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On January 15, 1908, on the campus of Howard University in Washington, D.C., nine brilliant students established the illustrious sisterhood of Alpha Kappa Alpha Sorority (AKA). The nine women, led by Ethel Hedgemen Lyle, dreamed of a support system for like-minded women. The nine students worked together  formed the first African American Greek letter organization for college-educated women. The visionaries established a sorority that would be of service to all mankind by giving back to the community.

Five years after its beginnings, on January 29, 1913, under the guidance of Nellie Quander, AKA became a perpetual membership by gaining its incorporation in the District of Columbia.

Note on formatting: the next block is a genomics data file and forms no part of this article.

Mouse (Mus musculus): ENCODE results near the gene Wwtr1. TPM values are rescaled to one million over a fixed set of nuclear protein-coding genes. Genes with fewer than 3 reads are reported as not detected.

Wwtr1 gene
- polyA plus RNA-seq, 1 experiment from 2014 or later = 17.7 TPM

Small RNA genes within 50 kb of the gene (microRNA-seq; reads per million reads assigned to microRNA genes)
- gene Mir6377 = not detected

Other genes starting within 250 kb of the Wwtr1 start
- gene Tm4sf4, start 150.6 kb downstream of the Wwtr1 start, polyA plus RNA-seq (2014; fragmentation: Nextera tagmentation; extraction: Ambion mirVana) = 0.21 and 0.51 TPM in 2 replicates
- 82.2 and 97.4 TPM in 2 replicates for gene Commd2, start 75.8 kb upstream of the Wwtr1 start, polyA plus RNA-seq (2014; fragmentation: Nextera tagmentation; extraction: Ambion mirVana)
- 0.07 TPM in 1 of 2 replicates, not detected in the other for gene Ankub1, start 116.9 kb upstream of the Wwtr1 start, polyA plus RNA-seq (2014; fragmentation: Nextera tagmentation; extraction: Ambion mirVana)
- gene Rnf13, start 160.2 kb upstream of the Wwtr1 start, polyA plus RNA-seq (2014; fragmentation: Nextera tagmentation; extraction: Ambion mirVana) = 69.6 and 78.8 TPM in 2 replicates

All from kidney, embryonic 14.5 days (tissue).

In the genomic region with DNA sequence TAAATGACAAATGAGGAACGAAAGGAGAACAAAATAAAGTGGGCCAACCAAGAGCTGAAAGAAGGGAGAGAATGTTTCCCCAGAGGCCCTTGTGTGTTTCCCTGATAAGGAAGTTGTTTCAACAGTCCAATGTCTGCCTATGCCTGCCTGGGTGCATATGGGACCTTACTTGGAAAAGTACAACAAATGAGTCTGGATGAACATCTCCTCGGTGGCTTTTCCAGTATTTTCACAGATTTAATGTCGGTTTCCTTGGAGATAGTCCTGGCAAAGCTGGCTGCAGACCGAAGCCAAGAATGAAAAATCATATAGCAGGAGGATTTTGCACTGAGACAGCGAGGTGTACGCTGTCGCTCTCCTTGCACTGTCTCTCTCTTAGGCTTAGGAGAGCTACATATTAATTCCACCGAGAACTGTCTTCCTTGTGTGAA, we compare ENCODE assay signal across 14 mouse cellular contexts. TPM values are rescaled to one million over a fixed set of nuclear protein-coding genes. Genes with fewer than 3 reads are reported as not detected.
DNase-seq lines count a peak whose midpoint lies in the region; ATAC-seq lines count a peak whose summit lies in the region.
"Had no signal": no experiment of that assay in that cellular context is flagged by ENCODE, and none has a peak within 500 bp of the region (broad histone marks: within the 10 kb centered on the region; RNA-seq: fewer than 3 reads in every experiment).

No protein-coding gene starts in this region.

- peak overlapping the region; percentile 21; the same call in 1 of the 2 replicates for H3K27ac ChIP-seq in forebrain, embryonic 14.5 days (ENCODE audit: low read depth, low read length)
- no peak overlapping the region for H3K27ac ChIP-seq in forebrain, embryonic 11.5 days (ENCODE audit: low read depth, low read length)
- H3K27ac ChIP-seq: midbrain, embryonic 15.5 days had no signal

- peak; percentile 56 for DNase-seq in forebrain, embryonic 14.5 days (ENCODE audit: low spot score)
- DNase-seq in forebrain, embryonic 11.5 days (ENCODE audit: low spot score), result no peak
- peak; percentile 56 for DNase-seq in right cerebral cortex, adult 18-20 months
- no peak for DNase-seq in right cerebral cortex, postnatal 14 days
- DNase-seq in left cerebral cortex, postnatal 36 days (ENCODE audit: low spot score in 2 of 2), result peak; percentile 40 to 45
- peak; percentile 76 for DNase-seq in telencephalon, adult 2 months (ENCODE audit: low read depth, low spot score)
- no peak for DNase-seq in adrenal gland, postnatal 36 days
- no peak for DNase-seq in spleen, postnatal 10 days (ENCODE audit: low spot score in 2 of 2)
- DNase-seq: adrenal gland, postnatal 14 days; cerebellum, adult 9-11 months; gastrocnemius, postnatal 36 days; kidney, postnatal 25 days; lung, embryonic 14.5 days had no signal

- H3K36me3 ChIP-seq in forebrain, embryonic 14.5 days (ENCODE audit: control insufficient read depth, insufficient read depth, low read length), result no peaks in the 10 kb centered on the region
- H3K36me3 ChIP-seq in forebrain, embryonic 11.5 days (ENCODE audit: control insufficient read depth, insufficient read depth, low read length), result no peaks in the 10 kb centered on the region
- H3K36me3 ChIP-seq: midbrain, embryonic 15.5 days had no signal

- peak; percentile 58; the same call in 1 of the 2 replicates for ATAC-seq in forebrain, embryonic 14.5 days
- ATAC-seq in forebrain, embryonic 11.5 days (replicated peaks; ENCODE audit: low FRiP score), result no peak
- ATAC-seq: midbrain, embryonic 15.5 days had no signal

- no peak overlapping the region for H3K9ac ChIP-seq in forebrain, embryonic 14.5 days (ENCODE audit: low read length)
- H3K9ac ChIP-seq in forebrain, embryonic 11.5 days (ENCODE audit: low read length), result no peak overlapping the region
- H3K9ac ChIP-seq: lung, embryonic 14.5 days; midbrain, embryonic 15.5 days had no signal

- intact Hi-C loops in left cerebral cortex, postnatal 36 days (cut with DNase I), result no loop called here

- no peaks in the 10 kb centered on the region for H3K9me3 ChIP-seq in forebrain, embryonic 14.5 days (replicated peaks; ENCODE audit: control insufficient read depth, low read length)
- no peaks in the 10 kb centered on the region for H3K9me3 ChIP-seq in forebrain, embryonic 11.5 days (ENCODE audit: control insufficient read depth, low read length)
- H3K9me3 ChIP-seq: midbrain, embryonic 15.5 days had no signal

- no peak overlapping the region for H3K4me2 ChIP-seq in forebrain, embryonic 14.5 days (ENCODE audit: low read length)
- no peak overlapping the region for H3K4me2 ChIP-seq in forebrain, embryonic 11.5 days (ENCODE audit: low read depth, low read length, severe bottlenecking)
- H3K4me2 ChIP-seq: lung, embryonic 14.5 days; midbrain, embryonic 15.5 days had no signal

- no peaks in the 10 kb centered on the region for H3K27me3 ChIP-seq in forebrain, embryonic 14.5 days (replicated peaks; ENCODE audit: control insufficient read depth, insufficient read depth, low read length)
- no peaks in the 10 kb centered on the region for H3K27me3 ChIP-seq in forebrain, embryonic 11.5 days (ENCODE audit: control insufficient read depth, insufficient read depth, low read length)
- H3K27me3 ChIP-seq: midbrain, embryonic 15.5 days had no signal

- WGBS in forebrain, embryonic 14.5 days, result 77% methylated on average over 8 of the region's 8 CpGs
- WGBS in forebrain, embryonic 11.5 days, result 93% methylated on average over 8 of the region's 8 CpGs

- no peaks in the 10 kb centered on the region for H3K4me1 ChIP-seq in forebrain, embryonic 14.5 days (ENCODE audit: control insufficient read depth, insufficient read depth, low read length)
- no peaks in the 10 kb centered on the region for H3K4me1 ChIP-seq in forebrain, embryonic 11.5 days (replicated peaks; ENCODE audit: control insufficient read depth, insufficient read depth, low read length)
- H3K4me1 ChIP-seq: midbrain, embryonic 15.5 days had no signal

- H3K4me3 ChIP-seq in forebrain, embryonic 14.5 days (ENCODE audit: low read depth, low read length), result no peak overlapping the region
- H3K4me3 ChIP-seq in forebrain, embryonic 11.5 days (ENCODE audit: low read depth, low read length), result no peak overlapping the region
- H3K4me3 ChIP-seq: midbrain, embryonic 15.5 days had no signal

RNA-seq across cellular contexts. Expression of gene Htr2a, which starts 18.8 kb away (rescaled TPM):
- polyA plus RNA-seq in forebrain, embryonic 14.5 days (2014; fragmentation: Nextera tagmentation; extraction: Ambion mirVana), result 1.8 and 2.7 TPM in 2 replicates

Over a century later, Alpha Kappa Alpha Sorority, Incorporated ®, is proud of its 986 undergraduate and graduate chapters in 50 states, the District of Columbia, the U.S. Virgin Islands, the Bahamas, Germany, Africa, South Korea, Japan, Liberia, and Canada.

Since its humble beginnings, AKA has continued to flourish both domestically and globally. Alpha Kappa Alpha has more than 265,000 college-trained members, bound by the bonds of sisterhood and empowered by a commitment to servant-leadership.

As Alpha Kappa Alpha continues to grow, it has maintained the focus of the founders in two key areas: lifelong personal development of each of its members and remaining at the forefront of effective advocacy and social change for the world.

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